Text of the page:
"The colony began by accident twelve years ago. I wrote an agent of the Northern Pacific Land Co., for a sectional map. It was viewed by numerous neighbors and a decision made by fifteen of them that they would follow the advices given by old Horace Greeley years ago. All have succeeded better than the most sanguine expected, and the knowledge of this fact has led those you see here tonight to join our colony in Washington. More will follow next fall and in a few years we will become a power in this far Northwestern country like the Kentuckian has in Missouri and Texas."
Something of the Country
"What of the soil?" was asked Mr. . "It is very productive. We raise wheat, oats, barley and flax. The yield of wheat to the acre ranges from 25 to 60 bushels and oats and barley from 80 to 100 bushels per acre. Settlers there have found it no trouble to pay for their land with one crop, the land costing from $12 to $25 per acre. Corn can not be successfully cultivated there. But for other agricultural resources, fruits, minerals and timber, you can't paint the picture too bright."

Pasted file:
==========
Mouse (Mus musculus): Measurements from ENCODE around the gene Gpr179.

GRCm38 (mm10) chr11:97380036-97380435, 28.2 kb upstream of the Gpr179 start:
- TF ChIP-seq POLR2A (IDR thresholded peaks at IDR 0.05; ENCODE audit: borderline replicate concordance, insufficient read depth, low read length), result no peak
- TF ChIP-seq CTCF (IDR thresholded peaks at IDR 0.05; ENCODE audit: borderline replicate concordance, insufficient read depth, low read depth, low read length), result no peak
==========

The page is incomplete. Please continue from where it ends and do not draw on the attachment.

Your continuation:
"Can stock be raised successfully in Washington, Mr. ?" "Well, I should say; there is a bunch grass which grows there upon which horses and cattle graze the entire year. it is green about three months and then dries, leaving a hay that don't have to be cut, and proves nourishing. We are close to three Indian reservations. The Spokane, Colville and Coeur d'Alene. The Indians there have reached the highest state of civilization known to their race. They cultivate land and in raising crops excel the white man in many instances."
The colonists will leave the Monon at Chicago, take the Wisconsin Central for St. Paul and thence, go over the Northern Pacific for Rosalia, Wash. They will locate about five miles.
The above account is just as it appeared in the Louisville paper in 1898, and includes at least two errors. The Silas Boyd named therein should have been Robert Boyd , It was he who led the party to Washington . . . where he had established residence a few years earlier.